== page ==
22. The First Unification of India (322 – 185 BCE)

Summary The Indian subcontinent was for the first time unified by the Maurya Empire (322 – 185 BCE), which was founded by Chandragupta Maurya. Pataliputra was its capital, and at its peak it stretched from Afghanistan in the west to the Ganges Delta in the east. After a brutal war the ruler Ashoka the Great (r. 268 – 232 BCE) adopted Buddhism as his religion and propagated it in India and beyond.

Keywords Buddhism; Chandragupta Maurya; History of South Asia; Indus Valley Civilization

Maurya Dynasty in 265 BCE

A map of the Maurya Empire. At its peak it extended to Afghanistan in the west, to the Ganges Delta in the east, and to the Himalaya in the north. Pataliputra was its capital. User:Vastu / Wikimedia Commons / CC-BY-SA-3.0)

The Indus Valley Civilization, centered around the Indus and its tributaries in today’s Pakistan, existed from about 3300 BCE to 1300 BCE, at the same time as the early civilizations in Mesopotamia and Egypt. It mainly thrived from about 2600 BCE to 1900 BCE, and famous cities of that era were Mohenjo-daro and Harappa. The knowledge of the actual history of that civilization is, however, limited, as the writing system of that time – the Indus script – is not deciphered till now. The Indus Valley Civilization was followed by the Aryan invasions in the context of the Indo-European migrations, in an era of decline and abandoned cities, and by the Vedic period from about 1500 BCE to 500 BCE. The Vedic period is named after the Vedas which were religious texts of Hinduism.

From about 500 BCE on the “second urbanization” took place, after the “first urbanization” of the Indus Valley Civilization of two millennia before, as new cities were founded in the Ganges Plain east to the Indus Valley. New states were formed, such as the Kingdom of Magadha in today’s southern Bihar, being located in eastern India. Then Alexander the Great, the Macedonian conqueror of the Persian Achaemenid Empire, advanced into the Indus Valley, the former most eastward province of the Persians, and tried to incorporate it into his short-lived empire with limited success in 327-325 BCE. Shortly after that Chandragupta Maurya (r. 322-298 BCE) founded the Maurya Empire in 322 BCE, when he conquered the Nanda Empire in the Gangetic plain. Chanakya was one of his advisors and wrote the Arthashastra, a famous ancient Indian treatise on statecraft. Pataliputra, which is besides today’s Patna in Bihar and which was the capital of the former Nanda Empire, was also made the capital of the Maurya Empire. The Maurya Empire was the first empire in history which eventually unified most of the Indian subcontinent.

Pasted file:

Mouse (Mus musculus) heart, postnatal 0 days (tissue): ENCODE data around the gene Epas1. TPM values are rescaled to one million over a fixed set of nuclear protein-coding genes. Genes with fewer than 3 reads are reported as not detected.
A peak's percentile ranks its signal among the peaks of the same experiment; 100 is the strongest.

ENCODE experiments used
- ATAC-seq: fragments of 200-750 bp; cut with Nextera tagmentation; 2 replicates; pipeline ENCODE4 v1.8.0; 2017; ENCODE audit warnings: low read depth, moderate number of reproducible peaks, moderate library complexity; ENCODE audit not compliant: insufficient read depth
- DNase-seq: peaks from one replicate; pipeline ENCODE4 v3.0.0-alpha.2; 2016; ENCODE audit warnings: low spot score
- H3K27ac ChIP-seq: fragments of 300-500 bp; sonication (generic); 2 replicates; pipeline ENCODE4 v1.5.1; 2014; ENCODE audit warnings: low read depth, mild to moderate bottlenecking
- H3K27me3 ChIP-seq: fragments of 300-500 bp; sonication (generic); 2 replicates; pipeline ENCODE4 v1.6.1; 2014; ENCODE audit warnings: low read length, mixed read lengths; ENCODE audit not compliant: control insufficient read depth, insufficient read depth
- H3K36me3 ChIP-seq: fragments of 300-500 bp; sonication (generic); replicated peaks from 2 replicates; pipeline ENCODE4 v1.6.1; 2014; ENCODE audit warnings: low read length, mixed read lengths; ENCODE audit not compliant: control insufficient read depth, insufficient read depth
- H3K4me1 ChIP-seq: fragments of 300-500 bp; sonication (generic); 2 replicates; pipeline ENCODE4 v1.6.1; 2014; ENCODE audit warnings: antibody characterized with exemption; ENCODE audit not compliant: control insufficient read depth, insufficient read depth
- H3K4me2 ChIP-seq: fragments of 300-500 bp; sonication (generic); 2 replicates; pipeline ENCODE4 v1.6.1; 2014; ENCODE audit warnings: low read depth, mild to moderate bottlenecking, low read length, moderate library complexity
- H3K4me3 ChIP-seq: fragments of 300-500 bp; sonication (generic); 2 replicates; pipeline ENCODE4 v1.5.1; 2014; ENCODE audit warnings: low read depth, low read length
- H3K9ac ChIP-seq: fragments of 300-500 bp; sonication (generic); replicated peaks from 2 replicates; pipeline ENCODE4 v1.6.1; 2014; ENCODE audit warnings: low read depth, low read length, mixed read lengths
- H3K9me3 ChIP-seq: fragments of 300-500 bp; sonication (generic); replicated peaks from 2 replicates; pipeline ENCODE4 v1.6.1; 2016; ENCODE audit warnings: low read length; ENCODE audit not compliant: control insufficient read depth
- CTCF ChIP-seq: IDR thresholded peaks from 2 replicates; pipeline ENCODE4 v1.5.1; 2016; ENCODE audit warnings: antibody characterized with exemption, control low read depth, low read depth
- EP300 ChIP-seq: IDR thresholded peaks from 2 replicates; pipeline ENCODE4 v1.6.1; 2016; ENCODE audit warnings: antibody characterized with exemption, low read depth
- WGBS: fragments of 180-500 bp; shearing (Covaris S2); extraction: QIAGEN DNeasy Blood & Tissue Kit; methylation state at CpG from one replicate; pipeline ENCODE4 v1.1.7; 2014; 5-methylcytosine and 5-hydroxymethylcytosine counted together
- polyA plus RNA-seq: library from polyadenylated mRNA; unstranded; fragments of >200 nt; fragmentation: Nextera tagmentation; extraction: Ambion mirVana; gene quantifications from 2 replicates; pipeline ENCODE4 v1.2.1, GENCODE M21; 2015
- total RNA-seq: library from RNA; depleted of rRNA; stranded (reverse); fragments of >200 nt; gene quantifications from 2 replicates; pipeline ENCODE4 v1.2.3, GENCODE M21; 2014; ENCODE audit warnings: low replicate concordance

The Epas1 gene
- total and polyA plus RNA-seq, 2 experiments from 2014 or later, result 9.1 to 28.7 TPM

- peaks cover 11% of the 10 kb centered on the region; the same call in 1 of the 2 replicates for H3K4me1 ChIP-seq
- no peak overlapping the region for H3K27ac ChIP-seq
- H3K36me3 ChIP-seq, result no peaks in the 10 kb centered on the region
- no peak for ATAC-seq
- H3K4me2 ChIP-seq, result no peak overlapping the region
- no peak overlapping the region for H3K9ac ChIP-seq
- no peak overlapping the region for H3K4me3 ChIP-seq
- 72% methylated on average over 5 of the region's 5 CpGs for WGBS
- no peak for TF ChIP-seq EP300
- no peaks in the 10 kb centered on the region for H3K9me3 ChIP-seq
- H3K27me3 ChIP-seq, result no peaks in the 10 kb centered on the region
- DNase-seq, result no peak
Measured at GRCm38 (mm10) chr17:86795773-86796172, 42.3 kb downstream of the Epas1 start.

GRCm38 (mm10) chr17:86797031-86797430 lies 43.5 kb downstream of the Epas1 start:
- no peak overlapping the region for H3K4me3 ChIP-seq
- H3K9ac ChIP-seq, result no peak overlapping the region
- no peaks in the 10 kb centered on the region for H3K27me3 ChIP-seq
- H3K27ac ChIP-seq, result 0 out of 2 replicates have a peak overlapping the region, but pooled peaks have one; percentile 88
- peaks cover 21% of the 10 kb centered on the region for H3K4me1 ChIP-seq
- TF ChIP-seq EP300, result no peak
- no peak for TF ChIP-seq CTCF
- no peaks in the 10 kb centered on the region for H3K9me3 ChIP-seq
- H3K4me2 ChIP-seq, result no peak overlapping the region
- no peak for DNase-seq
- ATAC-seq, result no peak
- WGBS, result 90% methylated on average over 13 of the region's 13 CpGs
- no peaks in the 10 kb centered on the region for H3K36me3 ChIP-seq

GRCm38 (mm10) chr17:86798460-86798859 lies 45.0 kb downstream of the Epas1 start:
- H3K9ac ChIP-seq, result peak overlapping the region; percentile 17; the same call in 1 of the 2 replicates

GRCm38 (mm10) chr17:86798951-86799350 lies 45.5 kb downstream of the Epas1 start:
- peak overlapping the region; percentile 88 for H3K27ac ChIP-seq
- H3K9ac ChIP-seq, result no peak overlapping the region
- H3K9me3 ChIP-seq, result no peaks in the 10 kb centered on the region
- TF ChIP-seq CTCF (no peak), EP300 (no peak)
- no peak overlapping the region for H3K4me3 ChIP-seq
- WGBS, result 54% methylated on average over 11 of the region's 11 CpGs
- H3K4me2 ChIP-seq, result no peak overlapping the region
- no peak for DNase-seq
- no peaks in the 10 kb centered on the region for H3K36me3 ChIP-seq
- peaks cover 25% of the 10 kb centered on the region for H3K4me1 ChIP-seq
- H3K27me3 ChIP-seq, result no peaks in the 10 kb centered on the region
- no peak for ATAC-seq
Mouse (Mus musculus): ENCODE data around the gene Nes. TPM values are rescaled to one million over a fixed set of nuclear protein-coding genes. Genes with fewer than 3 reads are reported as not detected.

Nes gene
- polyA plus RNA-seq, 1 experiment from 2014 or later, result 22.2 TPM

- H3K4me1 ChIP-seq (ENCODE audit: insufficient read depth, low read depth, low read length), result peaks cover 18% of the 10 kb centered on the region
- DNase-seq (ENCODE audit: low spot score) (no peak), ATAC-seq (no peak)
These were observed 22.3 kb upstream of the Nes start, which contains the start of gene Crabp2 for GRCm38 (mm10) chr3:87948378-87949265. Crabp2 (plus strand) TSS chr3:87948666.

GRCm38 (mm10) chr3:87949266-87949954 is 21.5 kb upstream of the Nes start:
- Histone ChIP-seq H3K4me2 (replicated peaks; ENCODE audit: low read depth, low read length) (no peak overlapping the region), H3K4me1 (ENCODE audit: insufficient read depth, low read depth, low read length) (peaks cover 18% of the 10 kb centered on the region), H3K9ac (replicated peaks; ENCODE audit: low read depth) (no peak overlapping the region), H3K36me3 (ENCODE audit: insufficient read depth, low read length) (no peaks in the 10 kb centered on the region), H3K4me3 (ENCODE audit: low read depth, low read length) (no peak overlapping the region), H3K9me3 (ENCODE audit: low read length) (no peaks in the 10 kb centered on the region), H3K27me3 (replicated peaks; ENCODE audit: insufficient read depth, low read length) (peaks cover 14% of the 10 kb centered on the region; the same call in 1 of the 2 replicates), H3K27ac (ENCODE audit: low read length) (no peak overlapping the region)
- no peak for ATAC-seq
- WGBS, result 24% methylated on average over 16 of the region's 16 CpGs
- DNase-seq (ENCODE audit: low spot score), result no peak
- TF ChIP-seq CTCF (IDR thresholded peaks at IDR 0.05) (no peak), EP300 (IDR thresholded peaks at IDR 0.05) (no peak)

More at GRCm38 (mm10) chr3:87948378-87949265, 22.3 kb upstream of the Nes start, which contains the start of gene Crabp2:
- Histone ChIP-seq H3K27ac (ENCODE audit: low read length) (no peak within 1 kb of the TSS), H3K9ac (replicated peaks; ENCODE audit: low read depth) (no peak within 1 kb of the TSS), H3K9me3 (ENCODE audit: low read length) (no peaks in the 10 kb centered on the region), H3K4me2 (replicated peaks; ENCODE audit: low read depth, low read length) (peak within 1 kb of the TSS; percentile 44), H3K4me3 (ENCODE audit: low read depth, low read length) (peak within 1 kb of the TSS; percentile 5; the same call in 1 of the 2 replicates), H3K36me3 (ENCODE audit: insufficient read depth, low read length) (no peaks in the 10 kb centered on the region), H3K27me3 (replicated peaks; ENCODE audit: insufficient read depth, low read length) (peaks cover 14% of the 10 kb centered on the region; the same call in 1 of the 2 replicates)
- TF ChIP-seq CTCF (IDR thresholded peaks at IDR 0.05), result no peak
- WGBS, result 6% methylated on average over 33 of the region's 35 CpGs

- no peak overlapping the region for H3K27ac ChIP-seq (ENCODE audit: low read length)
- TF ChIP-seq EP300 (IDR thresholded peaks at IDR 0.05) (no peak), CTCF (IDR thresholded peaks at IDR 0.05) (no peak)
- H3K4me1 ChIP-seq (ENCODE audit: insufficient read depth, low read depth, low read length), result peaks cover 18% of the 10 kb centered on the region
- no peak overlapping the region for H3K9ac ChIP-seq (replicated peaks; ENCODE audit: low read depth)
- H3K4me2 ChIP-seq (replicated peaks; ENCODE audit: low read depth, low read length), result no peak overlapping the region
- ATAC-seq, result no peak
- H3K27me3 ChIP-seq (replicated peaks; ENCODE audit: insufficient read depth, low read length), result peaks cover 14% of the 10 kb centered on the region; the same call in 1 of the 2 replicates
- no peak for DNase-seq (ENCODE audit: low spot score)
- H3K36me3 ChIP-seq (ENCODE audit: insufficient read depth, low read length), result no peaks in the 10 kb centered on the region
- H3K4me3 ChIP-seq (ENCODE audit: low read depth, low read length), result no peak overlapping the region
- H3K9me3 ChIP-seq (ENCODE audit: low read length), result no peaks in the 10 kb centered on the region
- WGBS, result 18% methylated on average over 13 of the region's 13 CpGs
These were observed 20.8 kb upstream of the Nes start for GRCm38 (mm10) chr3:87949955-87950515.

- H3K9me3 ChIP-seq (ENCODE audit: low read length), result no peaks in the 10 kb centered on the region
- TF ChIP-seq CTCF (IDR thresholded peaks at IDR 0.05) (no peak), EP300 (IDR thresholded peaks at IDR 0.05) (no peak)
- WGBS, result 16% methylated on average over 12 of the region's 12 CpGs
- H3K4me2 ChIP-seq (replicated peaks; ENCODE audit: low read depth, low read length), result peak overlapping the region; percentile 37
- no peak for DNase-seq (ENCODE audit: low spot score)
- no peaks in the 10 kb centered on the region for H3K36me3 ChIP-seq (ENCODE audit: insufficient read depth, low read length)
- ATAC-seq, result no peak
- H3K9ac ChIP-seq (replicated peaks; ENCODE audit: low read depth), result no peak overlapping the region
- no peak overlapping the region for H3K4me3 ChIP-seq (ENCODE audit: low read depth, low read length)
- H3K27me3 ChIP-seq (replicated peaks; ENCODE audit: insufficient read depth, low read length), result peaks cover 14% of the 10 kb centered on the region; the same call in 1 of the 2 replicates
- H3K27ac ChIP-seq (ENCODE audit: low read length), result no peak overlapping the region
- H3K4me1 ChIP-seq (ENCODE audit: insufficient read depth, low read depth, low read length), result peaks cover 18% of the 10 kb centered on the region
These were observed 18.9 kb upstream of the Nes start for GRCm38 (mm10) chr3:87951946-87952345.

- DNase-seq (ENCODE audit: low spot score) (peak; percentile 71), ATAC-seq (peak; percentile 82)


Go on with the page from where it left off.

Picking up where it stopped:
Ashoka-The Great

A depiction of the Indian emperor Ashoka the Great (left, r. 268-232 BCE) and a Buddhist monk (right). (© User:Kutara / Wikimedia Commons / CC-BY-SA-4.0)

During the time of its greatest extent the Maurya Empire extended from Assam in the east, to Balochistan and the Hindu Kush mountains in the west, and to the Himalaya in the north. It encompassed the region along the Grand Trunk Road from Chittagong in today’s Bangladesh in the east to Kabul in today’s Afghanistan in the west. The Maurya Empire reached its peak during the reign of Ashoka the Great (r. 268-232 BCE). Brutal fights during the Kalinga War (around 262-261 BCE) let him adopt Buddhism and propagate this peaceful religion in whole India and beyond. The Lion Capital of Ashoka at Sarnath is today the national emblem of India. Buddhism was based on the teaching of Gautama Buddha, who lived around 500 BCE, was born as a prince and later became an ascetic monk. Another religious teacher of that time was Mahavira, an important teacher in the Jainism religion.

The Maurya Empire eventually declined and was overthrown in 185 BCE. Another later influential empire in Indian history was the Gupta Empire between the 3rd and the 6th centuries CE which also had Pataliputra as its capital, however it was mostly restricted to northern India. India did not witness an empire as large as the Maurya Empire again until the Islamic invasions. Buddhism declined in India during the 1st millennium CE, except in the Himalayan region and in the south, and was largely replaced by Hinduism.

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